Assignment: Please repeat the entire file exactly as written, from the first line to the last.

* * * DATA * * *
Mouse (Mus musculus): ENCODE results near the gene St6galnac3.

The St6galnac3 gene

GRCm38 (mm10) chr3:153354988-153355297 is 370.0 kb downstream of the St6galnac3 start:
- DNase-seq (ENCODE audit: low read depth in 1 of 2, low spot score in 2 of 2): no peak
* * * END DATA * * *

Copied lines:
Mouse (Mus musculus): ENCODE results near the gene St6galnac3.

The St6galnac3 gene

GRCm38 (mm10) chr3:153354988-153355297 is 370.0 kb downstream of the St6galnac3 start:
- DNase-seq (ENCODE audit: low read depth in 1 of 2, low spot score in 2 of 2): no peak